Rohit Khosla was India’s first fashion designer in the modern sense. He launched India’s first modern fashion store Ensemble (1987) along with Tarun Tahiliani and a few others and they were the first to launch their own names as a brand. Before them there were costume designers or anonymous shop-owner-tailor designers but haute couture had to wait till Rohit Khosla came back to India from the UK in mid-1980s. I hardly know anything about Rohit Khosla’s personal life apart from the fact that he studied at Doon School and went abroad for further study and a possible career there. As he told an interviewer in that programme, when he launched his fashion label the most frequent reaction from people used to be, ‘see this guy, he went to Doon School and abroad only to become a tailor!!’ Today as I search internet there is hardly any information on the life on India’s first fashion designer – there is a book by his sister, ‘Rohit Khosla, Vanguard’ – but the book is apparently not very easy to find. Not only he was a pioneer in terms of launching his own label, he also nurtured at least two generations of Indian fashion designers – Ensemble launched Tarun and Sal Tahiliani, Amaya, Abu Jani and Sandeep Khosla. First batch of NIFT graduates also trained under him and the list includes, among others J J Valaya, Ranna Gill, Sonam Dobal, Aparna Chandra. As I said I don’t know anything about his personal life but I was stunned to know that he was dying of AIDS. There was hardly any detail or discussion about it. Rohit Khosla passed away in 1994.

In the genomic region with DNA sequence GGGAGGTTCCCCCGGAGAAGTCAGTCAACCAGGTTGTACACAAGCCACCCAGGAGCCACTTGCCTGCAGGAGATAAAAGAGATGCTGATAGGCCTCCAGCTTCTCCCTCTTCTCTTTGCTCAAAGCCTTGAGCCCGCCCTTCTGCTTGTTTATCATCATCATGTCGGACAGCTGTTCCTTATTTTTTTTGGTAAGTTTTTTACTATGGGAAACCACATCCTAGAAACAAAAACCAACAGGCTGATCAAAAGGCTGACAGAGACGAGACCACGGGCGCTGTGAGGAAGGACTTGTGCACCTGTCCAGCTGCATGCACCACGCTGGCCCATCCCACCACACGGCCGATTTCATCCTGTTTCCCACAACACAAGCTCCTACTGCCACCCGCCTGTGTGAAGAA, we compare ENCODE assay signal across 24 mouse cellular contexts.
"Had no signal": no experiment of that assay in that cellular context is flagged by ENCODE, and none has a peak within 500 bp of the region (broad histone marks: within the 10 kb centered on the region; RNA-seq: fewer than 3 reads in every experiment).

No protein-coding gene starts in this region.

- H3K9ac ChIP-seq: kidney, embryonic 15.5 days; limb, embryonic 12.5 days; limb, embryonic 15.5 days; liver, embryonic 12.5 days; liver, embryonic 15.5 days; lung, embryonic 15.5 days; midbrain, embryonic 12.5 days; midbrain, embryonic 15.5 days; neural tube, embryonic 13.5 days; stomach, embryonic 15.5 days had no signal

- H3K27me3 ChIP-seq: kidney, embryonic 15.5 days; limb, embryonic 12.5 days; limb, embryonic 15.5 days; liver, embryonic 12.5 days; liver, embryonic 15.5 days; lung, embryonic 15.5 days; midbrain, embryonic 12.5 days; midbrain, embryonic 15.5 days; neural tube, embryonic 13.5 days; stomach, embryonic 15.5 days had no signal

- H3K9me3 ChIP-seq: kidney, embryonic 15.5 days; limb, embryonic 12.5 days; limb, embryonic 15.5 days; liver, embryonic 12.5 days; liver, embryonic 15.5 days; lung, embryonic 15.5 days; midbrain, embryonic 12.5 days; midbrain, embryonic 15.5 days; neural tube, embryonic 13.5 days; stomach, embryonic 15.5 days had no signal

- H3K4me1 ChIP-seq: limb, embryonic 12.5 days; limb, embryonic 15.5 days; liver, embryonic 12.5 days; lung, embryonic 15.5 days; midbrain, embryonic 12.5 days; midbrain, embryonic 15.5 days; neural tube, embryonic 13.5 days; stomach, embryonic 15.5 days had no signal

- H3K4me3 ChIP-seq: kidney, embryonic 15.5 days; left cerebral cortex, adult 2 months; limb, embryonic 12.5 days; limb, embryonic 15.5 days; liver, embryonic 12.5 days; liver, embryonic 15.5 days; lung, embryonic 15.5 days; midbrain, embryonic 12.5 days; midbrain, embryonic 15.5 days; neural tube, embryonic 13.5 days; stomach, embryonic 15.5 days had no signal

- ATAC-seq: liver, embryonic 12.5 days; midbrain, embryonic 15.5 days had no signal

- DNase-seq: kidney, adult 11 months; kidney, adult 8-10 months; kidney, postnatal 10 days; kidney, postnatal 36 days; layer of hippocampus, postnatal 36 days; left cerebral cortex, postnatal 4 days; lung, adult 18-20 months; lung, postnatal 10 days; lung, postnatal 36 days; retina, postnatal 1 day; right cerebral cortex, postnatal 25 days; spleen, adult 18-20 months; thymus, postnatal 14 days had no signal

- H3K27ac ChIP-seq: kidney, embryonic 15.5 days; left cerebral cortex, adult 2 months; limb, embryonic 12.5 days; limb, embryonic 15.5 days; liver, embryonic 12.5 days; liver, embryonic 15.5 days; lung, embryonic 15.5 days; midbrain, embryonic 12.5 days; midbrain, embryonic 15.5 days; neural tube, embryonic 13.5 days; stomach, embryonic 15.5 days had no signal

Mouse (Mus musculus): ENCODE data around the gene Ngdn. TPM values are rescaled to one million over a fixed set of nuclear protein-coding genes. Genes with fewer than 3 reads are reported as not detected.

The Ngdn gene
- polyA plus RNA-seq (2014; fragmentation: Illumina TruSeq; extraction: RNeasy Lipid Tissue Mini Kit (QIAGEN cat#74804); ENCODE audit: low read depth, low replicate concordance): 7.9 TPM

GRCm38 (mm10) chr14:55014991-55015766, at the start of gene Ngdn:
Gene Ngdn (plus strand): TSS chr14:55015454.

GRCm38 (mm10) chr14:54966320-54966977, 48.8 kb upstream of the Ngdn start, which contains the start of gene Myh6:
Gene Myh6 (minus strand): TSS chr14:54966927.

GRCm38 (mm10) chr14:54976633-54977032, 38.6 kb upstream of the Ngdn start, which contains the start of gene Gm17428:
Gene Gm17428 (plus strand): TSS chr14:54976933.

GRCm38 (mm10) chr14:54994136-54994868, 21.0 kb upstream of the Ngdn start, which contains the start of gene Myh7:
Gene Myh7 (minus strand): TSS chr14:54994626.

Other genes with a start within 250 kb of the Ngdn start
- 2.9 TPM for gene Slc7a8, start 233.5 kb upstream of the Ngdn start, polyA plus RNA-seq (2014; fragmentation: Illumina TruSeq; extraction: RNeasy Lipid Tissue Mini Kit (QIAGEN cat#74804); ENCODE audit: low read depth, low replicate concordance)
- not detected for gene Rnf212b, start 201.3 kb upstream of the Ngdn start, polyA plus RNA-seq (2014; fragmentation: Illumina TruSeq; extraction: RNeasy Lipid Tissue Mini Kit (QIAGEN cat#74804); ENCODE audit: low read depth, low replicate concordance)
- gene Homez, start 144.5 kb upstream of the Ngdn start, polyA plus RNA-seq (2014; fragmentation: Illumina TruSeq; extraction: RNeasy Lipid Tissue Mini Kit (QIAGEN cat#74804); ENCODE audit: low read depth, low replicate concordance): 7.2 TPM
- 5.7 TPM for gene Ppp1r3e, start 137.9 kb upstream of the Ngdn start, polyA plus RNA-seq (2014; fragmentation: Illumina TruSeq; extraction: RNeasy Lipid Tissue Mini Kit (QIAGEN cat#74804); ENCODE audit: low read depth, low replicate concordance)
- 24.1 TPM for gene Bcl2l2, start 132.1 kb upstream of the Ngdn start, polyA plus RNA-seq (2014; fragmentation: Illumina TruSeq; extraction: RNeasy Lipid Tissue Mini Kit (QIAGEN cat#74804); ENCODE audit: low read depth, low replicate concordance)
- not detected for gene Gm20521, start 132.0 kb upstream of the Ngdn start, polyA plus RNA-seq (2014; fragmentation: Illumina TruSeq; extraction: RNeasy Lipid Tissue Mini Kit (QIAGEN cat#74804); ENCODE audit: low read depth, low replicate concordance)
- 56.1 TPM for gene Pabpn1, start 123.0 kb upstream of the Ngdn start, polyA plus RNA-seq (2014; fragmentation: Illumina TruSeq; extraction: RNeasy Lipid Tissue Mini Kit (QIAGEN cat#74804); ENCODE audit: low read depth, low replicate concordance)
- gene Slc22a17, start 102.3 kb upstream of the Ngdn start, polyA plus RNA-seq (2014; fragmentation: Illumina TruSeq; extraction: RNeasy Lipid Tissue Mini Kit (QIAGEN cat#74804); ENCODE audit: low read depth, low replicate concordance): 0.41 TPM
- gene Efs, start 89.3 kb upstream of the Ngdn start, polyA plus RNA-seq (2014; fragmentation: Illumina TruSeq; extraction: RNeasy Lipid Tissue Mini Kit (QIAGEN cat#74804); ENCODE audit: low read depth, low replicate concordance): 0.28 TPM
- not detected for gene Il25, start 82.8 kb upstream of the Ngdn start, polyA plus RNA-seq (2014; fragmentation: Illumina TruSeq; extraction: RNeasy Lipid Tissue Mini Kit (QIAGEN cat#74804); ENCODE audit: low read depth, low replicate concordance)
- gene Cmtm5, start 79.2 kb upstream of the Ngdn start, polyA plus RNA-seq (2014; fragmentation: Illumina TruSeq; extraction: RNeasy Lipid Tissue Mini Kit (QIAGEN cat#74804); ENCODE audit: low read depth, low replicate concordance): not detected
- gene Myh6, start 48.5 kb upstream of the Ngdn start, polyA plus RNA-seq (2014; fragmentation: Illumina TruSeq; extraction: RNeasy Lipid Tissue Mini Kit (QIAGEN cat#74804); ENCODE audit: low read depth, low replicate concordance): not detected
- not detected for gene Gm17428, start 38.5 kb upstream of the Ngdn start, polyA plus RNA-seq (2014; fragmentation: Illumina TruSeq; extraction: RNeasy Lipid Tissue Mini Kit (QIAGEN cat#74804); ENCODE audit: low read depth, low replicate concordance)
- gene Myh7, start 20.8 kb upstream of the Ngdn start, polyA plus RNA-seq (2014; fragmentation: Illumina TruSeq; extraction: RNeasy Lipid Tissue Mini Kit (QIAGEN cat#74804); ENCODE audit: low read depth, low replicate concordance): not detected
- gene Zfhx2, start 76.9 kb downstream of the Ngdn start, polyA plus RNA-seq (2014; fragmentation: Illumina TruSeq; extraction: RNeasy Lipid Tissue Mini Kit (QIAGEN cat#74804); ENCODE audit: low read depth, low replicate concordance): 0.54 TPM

Today a lot more people know about the disease and that has brought down the rate of infection – surely it is healthy sign and a tribute to NACO. But I cannot help thinking that had our media and society been open enough discussing these unfortunate deaths then Indians would have come to know the reality faster – much like what happened to Americans following the demise of legendary stars like Hudson or Arthur Ash or detection of Magic Johnson.
In 2007, India Fashion Week paid a tribute to Rohit Khosla. One of Rohit’s favourite models, Nafisa Ali – who famously modeled for his posthumous collection with a shaven head – today runs a home for HIV/AIDS affected people and she, according to her own admission, was moved by the memory of Rohit. Remaining members of Queen founded a trust in Freddie Mercury’s memory – Mercury Phoenix Trust - which has raised millions of dollars for AIDS charity.

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4 comments:

  1. एड्स के बारे में मुझे जानकारी हुई थी, आविष्कार और विज्ञान प्रगति जैसी पत्रिकाओं के ज़रिए। नंदन, चंपक, पराग, बाल भारती, चंदामामा के साथ बड़े भैया ये दोनों पत्रिकाएं भी मेरे लिए ला देते थे। यह संभवतः 89-90 के आसपास की बात है। और विज्ञान प्रगति जैसी पत्रिका के कंटेंट के लिहाज से मैं बहुत कम उम्र का था। फिर भी...। डीडी का मैट्रो चैनल शुरु हुआ तो मैंने सुना जरुर लेकिन हमारे यहां आता नही था। रविवार को ब्लैक एंड वाईट टीवी के परदे पर काली पृष्ठभूमि में गुलाब के फूल और पीछे वैदिक मंत्रो का जाप टीवी की मेरी बेहतरीन याद है। हालांकि इससे पहले रामायण और महाभारत भी देखता था, लेकिन भारत एक खोज ने बहुत सिखाया। ...सर शुक्रिया, बहुत बेहतरीन पोस्ट...।

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  2. The fashion programme u r talking about was called KHOOBSURAT

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  3. i came to know of this designer through your blog thank you so much...but i cant seem to find the programme anywhere online khoobsoorat... any info about that... i am a fashion student and i found the book the vanguard in a book fair for like 50 rs... hmm no value for such a great talent... anyways ya :)